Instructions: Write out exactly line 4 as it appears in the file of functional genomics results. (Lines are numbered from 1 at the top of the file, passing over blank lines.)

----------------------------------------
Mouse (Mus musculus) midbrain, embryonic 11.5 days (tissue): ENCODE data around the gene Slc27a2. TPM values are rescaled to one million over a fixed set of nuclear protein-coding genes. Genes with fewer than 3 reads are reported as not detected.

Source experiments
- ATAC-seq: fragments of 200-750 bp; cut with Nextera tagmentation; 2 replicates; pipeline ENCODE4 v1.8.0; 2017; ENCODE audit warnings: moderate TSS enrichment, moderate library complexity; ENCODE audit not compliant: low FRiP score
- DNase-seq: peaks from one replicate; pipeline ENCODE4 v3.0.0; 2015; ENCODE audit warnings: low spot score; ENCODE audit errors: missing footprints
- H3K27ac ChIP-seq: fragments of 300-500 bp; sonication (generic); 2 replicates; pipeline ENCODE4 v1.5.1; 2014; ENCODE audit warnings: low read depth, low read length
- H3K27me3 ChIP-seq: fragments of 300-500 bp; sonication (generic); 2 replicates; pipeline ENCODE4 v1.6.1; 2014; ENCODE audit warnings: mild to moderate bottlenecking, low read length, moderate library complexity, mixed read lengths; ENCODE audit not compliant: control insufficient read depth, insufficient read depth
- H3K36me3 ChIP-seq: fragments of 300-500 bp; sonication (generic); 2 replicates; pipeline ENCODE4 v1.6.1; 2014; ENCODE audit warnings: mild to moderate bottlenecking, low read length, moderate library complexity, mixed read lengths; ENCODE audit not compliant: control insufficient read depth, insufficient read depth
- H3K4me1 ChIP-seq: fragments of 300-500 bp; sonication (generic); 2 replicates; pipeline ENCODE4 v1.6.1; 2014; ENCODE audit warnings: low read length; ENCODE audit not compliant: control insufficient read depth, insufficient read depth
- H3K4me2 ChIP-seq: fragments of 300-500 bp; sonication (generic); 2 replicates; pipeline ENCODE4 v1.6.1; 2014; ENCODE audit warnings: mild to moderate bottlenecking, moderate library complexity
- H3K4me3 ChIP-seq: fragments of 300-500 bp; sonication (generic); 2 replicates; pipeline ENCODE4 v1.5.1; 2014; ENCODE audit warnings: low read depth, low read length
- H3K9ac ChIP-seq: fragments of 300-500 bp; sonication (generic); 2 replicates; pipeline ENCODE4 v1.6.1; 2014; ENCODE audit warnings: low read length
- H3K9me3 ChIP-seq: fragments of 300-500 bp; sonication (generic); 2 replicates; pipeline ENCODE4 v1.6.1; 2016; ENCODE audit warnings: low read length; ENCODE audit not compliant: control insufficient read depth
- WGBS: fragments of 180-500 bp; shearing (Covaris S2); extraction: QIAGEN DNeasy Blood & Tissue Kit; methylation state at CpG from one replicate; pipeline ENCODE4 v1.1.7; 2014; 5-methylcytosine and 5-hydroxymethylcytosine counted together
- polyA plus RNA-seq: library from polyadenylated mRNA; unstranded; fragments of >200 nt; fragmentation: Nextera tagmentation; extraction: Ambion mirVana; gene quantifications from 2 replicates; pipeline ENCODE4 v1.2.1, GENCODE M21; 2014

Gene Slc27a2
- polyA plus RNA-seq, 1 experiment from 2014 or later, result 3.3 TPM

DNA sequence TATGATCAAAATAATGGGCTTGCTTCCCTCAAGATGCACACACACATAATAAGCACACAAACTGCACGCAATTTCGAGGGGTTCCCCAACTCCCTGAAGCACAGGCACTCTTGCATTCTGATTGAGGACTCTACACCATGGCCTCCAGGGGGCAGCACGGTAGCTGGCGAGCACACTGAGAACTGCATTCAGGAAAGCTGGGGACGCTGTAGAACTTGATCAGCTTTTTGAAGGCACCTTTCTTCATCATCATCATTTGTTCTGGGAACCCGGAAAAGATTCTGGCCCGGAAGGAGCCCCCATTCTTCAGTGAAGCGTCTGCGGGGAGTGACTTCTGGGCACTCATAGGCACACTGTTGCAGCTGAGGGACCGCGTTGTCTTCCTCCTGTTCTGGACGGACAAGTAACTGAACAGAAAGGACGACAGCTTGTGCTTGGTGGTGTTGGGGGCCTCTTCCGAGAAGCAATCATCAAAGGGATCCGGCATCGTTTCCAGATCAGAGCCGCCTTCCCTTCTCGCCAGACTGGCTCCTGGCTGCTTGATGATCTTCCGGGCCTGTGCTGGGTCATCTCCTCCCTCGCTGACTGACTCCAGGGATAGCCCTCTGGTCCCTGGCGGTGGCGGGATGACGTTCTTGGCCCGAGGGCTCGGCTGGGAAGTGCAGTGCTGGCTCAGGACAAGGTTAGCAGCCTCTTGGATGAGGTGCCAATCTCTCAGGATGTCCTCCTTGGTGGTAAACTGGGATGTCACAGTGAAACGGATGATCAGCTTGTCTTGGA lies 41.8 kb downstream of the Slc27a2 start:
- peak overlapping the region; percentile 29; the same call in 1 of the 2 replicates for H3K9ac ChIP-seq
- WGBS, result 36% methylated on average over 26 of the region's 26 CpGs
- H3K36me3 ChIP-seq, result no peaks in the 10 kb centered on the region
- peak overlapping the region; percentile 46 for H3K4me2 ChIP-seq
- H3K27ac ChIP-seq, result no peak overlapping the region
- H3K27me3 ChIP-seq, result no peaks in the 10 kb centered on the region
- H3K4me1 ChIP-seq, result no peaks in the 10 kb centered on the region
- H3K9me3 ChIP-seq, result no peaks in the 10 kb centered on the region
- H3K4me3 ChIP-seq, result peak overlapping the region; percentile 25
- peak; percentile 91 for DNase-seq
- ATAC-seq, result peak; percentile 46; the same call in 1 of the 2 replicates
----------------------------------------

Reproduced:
- DNase-seq: peaks from one replicate; pipeline ENCODE4 v3.0.0; 2015; ENCODE audit warnings: low spot score; ENCODE audit errors: missing footprints